New grave marker set for Civil War veteran Allen Olmstead

Deep River's American Legion Post 0111 and Women's Auxiliary members paid tribute to a Civil War veteran buried in the Eden Valley cemetery in Western Wahkiakum County last week. From left to right: Dale Rose, Ken Elliott, Lyle Haataja, Dave Brueland (behind Haataja), Steve Blain, Doug Meyer, John Fluger and Barbara Rose.

EDEN VALLEY — Deep River’s American Legion Post 0111 and the Women’s Auxiliary members gathered at the Eden Valley cemetery Wednesday, Nov. 7, to set in place a new grave marker for Civil War veteran Allen Olmstead.

At a post meeting in October, legionnaire Dale Rose reported Olmstead’s original marker was badly deteriorated and soon would be indecipherable. In response, fellow legionnaire and Naselle resident Chuck Moore volunteered to make a new marker and stand.

At the post meeting on Nov. 5, Moore displayed a beautiful piece of two-inch-thick cedar on which he had hand-routered Olmstead’s name, lifespan and designation as a Civil War veteran.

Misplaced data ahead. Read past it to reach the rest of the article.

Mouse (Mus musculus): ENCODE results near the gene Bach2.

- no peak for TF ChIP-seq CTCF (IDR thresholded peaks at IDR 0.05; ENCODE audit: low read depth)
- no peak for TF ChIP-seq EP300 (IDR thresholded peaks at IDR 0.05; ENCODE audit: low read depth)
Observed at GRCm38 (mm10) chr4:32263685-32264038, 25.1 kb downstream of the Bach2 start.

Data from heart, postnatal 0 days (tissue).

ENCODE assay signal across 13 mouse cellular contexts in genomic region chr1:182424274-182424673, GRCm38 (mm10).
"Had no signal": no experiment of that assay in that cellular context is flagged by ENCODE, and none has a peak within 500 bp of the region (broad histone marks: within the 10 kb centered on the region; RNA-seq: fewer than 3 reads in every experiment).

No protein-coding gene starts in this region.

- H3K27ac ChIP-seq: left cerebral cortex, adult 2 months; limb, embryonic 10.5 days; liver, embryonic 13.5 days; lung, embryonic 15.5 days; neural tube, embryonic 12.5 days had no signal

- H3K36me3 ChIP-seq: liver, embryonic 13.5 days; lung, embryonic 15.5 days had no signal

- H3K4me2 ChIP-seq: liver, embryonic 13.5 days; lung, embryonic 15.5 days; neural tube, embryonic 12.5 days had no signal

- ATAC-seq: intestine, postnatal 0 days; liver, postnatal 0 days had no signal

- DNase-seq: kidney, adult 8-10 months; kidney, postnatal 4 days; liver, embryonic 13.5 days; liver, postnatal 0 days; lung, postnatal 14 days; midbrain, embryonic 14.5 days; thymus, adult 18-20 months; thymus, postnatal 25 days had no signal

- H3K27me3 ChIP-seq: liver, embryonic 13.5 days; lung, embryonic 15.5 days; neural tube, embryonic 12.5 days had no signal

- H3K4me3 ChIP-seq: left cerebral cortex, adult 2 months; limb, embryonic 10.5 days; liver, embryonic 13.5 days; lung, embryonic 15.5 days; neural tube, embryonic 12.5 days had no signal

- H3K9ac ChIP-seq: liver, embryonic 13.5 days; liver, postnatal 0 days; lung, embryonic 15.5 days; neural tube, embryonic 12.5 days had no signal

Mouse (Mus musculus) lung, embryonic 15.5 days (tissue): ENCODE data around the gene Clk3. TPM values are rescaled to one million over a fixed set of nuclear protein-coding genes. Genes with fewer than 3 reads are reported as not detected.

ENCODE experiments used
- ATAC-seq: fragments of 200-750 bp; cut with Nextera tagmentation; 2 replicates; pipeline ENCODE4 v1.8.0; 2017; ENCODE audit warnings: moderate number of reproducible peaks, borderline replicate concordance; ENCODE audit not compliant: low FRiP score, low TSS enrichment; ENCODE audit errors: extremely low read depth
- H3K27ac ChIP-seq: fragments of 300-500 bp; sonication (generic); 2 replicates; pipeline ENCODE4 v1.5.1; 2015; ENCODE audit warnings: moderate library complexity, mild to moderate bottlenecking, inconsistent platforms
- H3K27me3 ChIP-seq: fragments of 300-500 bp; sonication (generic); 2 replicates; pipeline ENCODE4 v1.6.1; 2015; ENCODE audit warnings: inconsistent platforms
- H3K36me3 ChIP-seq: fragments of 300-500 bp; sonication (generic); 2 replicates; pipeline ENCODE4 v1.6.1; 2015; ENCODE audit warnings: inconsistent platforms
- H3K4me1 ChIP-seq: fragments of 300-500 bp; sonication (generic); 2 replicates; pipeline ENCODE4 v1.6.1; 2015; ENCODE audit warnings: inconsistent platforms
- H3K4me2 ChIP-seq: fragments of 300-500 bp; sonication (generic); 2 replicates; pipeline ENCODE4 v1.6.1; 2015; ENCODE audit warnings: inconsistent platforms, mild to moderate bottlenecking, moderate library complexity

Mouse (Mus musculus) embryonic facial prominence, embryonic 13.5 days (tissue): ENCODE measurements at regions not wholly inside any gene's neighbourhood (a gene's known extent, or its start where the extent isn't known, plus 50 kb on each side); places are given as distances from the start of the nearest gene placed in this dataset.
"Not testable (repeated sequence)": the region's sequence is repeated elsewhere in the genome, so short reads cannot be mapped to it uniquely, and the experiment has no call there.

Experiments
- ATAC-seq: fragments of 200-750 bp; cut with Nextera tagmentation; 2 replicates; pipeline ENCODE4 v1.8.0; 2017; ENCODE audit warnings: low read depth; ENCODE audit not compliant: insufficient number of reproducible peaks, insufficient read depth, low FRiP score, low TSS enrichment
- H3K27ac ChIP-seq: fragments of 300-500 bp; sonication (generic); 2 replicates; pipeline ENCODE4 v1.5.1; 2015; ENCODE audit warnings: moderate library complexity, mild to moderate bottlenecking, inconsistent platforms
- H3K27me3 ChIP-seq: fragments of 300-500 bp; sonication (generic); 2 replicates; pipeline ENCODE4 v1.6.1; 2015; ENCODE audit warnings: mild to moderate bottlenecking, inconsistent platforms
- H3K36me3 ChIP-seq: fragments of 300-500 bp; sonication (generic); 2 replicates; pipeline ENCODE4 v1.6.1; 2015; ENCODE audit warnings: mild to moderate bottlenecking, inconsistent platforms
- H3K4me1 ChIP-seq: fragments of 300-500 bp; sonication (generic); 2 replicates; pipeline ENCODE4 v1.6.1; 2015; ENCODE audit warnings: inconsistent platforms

Designed to endure the Northwest weather, the cedar is finished with two coats of teak oil and the routered letters and numbers are painted with high-grade automotive acrylic lacquer. Moore noted the cedar had been cut more than 20 years ago in the Salmon Creek valley and milled back then by Leonard Vaughn. Moore also produced a metal base to secure the marker in place.

After driving the base into the ground, the marker was secured to it facing to the east in the traditional manner. Those present gathered around the gravesite for a moment of silence before presenting an appreciative hand salute.

Adding further proof to the local adage that just about everyone in the area is related to Dale and Barbara Rose, it turns out Olmstead was Barbara (Smalley) Rose’s great-grandfather. It is believed he was a Union soldier during the Civil War. With a lifespan extending from 1840 to 1913, one can only imagine the amazing changes he witnessed during his 73 years.

Many veterans from both sides in the Civil War migrated to the Columbia River estuary region following the end of hostilities, taking advantage of inexpensive land and plentiful job opportunities in the timber and fishing industries.

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